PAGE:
Sabin Willett

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Peter Sabin Willett, known as Sabin Willett, (born March 6, 1957) is an American lawyer and novelist, a partner with the Philadelphia-based law firm Morgan, Lewis & Bockius, formerly a partner at Bingham McCutchen. He lives near Boston, Massachusetts. He is perhaps best known as a defense lawyer for several Uighur prisoners at the Guantanamo Bay detainment camp.


Willett was educated in England at Gresham's School, Holt, and at Harvard College and Harvard Law School.

Novels by Sabin Willett[edit]

Articles by Sabin Willett[edit]

Legal Publications by Sabin Willett[edit]

  • Adel's Anniversary: A Guantanamo Tale, JURIST (University of Pittsburgh School of Law Journal), March 2006
  • The Doctrine of Robin Hood: a Note on Substantive Consolidation (4 DePaul Business & Commercial Law Journal 87, Fall, 2005)
  • The Shallows of Deepening Insolvency (60 The Business Lawyer 533, February, 2005)
  • Bankruptcy Trial Tactics (ABA Judicial Division Bench/Bar Bankruptcy Conference, March, 2005)
  • The Doctrine of Necessity: a Polemic (13 Journal of Bankruptcy Law and Practice no. 4 at 61, 2004)


As a lawyer, Willett concentrates his practice in commercial and bankruptcy litigation.

He also represents a number of Uyghur captives in Guantanamo held by the United States at Guantanamo Bay detention camp as part of the War on Terror. Five of the Uighurs, including two of Willett's clients, were determined not to be enemy combatants and released to Albania in 2006.

The United States Congress's passage of the Military Commissions Act of 2006 was intended to strip the Guantanamo captives of the right to access the US justice system, including writs of habeas corpus.[1]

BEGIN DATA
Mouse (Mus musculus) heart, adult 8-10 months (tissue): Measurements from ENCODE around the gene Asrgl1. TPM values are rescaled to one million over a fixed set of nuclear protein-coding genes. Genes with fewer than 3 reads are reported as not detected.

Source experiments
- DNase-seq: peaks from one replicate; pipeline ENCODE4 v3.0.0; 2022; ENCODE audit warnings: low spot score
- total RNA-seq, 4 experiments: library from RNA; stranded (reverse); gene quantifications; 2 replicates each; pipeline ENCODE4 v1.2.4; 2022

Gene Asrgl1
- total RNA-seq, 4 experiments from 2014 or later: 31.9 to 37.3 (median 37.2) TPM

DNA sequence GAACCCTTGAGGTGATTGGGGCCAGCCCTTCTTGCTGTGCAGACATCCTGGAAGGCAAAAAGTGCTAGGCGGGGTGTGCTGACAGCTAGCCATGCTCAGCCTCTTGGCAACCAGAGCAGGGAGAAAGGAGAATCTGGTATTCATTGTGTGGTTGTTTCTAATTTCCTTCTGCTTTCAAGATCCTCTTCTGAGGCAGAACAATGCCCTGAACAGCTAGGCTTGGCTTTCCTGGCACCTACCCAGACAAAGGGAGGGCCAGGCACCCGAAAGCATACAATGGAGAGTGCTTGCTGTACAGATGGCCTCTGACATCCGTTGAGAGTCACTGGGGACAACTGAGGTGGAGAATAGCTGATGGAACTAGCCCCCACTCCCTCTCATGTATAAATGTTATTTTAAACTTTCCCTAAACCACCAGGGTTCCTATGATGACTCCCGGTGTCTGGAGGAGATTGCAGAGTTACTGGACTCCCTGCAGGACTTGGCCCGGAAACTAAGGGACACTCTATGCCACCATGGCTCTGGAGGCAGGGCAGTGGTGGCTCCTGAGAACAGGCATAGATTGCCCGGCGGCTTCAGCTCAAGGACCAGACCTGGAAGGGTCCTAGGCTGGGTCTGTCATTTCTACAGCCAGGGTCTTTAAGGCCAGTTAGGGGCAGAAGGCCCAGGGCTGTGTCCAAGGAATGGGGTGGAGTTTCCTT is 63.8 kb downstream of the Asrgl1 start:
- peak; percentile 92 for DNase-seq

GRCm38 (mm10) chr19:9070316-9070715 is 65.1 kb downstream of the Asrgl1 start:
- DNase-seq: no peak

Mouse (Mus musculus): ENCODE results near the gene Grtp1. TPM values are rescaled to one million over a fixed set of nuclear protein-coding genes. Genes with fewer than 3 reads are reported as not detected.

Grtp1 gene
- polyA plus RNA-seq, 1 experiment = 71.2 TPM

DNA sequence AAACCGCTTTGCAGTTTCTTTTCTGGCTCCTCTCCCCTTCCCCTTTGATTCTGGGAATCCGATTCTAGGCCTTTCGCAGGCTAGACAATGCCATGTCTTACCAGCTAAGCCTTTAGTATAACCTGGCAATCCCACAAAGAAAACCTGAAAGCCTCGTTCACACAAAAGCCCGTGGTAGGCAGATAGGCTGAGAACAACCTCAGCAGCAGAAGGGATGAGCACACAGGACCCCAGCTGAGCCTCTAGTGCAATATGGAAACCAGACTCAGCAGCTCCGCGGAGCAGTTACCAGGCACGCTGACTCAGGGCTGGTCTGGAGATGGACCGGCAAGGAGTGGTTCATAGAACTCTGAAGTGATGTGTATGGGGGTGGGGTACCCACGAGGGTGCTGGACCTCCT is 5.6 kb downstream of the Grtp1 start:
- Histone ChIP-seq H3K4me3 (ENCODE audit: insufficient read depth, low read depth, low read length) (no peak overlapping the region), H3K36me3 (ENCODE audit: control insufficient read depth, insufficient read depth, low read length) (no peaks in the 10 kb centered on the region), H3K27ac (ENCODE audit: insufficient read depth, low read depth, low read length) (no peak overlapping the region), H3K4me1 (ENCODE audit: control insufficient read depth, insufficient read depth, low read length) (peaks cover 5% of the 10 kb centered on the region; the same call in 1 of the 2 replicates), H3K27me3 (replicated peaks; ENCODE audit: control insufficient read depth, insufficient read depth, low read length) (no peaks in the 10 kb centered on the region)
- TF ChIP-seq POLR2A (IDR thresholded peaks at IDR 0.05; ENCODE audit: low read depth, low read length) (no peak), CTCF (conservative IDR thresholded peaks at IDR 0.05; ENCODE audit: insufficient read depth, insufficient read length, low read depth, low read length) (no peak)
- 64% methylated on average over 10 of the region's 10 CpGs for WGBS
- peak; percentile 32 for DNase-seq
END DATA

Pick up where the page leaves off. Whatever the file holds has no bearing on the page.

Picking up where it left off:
The Act was intended to close the approximately 200 outstanding writs of habeas corpus.

Willett turned to a provision of the Detainee Treatment Act of 2005, which set out rules through which captives could challenge the rulings of their Combatant Status Review Tribunals, to set in motion challenges which could result in the remaining Uyghurs also being rules as "no longer enemy combatants".[1]

On June 12 of 2008 the United States Supreme Court ruled that the executive branch could not keep the Guantanamo captives from accessing the US Judicial system. In an unrelated development, on June 20, 2008, an appeals court in Washington considering Parhat v. Gates under the Detainee Treatment Act, overruled Uyghur captive Hassan Parhat's Combatant Status Review Tribunal's determination that he was an "enemy combatant", based a lack of evidence. Willett was one of Parhat's lawyers.

The Department of Justice decided not to appeal the Parhat v. Gates ruling.

In September 2008 the Bush administration abandoned the claim that any of the Uyghurs were "enemy combatants".

In June 2009 Willett and Susan Baker Manning accompanied four Uyghurs, including Hassan Parhat, to freedom in Bermuda. The Micronesian state of Palau announced it would accept the other thirteen Uyghurs, but there have been complications, and they remain at Guantanamo.


  • Boston Bar Association
  • Massachusetts Bar Association
  • New Hampshire Bar Association
  • American Bar Association


  1. ^ a b Guy Taylor (April 18, 2007). "Uighur Cases Highlight Legal Wrangling Over Guantanamo Detentions". World Politics Watch. Retrieved 2007-04-18. 

External links[edit]